Democrats blast proposal to boost capital gains tax break
A group of 42 Senate Democrats has sent a letter to Treasury Secretary Steven Mnuchin, urging him to refrain from unilaterally cutting capital gains taxes without congressional approval by indexing the tax rate to inflation.
The group, led by Senate Finance Committee ranking member Ron Wyden, D-Oregon, Senate Banking Committee ranking member Sherrod Brown, D-Ohio, and the Senate Minority Leader, Chuck Schumer, D-N.Y., argued Wednesday that cutting capital gains taxes would mostly benefit the wealthiest Americans, giving them an additional $100 billion over 10 years, and would be an illegal action that would defy longstanding Justice Department policy.
Their letter comes in response to an earlier earlier letter signed late last month by 21 Republican senators, led by Sen. Ted Cruz, R-Texas, urging Mnuchin to circumvent Congress by indexing capital gains rates to inflation (see Cruz pushes Mnuchin for quick action on capital gains tax break).
The letter from the Senate Republicans had argued that the current tax “treatment punishes taxpayers for the mere existence of inflation and is inherently unfair. Other tax provisions such as individual tax brackets are rightly adjusted for inflation annually. Capital gains ought to receive the same treatment.”
But the Senate Democrats contended that a capital gains tax cut would only exacerbate the problems with the Tax Cuts and Jobs Act in skewing the benefits to the wealthiest taxpayers.
“Indexing capital gains would double down on the 2017 $1.5 trillion tax giveaway with at least another $100 billion tax cut,” they wrote. “According to the Penn-Wharton Budget Model, more than 86 percent of the benefit of indexing capital gains would go to the top 1 percent of taxpayers, while just 2.5 percent of the benefit would go to the bottom 90 percent of Americans.”
They pointed out that the Tax Cuts and Jobs Act has been driving up the budget deficit, with the fiscal year 2019 deficit projected to be $896 billion, up from $666 billion in fiscal year 2017. The estimated $100 billion price tag for the proposal could be even higher, as it could lead to “tax sheltering opportunities,” according to the lawmakers.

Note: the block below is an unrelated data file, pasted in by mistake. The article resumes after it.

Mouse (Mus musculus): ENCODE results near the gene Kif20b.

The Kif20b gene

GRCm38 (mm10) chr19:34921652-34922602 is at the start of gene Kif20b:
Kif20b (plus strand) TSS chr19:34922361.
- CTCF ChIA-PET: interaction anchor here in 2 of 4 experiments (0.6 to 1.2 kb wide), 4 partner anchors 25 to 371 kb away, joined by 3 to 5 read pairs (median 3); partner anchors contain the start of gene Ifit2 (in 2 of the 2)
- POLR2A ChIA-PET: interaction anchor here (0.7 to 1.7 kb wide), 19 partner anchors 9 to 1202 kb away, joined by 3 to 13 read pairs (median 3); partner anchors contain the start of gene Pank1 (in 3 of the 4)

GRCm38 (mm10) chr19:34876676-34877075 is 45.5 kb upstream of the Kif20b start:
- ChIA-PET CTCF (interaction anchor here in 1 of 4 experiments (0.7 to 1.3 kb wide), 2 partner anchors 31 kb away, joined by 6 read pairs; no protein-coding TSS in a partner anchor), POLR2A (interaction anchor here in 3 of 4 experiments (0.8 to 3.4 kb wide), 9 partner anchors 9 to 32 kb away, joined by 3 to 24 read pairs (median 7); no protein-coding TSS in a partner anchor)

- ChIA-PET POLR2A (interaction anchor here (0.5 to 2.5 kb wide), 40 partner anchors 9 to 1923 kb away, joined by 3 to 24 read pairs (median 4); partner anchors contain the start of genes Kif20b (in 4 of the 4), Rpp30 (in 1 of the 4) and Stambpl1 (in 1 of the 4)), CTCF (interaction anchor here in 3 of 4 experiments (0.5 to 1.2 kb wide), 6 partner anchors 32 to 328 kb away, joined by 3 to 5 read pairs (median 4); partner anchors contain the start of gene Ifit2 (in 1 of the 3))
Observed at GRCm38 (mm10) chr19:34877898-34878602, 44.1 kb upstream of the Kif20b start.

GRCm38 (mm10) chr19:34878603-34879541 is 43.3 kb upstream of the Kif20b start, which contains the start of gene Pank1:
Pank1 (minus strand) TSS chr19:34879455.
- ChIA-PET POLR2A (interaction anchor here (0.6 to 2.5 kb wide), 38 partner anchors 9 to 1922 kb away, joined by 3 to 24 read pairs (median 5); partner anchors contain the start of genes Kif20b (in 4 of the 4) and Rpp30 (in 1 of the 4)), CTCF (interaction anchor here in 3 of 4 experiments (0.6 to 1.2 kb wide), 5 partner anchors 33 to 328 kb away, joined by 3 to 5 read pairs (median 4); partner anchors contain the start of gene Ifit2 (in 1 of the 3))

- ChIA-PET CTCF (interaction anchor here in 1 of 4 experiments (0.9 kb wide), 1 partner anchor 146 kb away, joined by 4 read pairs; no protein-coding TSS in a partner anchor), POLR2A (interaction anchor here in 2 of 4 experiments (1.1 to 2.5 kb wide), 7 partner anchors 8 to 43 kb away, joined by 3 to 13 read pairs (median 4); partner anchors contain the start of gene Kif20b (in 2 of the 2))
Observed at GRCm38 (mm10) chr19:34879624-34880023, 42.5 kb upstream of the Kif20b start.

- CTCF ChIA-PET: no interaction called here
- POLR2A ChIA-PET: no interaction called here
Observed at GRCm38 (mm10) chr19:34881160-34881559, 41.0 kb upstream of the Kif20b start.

“If Treasury indexes capital gains for inflation but does not also index capital expenses, like interest and depreciation, taxpayers would only pay taxes on the real portion of their gains while still deducting their full, nominal expenses,” they wrote. “Taxpayers could therefore use their losses on paper to offset tax owed. Indexing both gains and expenses for inflation, meanwhile, would increase the Tax Code’s complexity and the compliance burden on taxpayers. The proposal would do little to nothing to boost the economy as it would provide a windfall for existing capital assets, rather than incentivize new investment.”
The Democrats also contended that the Treasury Secretary lacks the authority to make such a change on his own. “Apart from these serious policy concerns, we do not believe Treasury has the authority to index capital gains through regulation,” they wrote. “Such action would defy longstanding congressional intent and Justice Department policy.”
They cited legal opinions written by the Treasury and Justice Departments in 1992 under President George H.W. Bush. “We again urge you to reject unilateral action on this issue,” they added. “To do otherwise would illegally circumvent Congress to benefit the most fortunate Americans. A major policy change like this one should be considered by Congress through regular order, where it can be weighed against competing priorities, like upgrading our failing national infrastructure, investing in health care or shoring up Social Security.”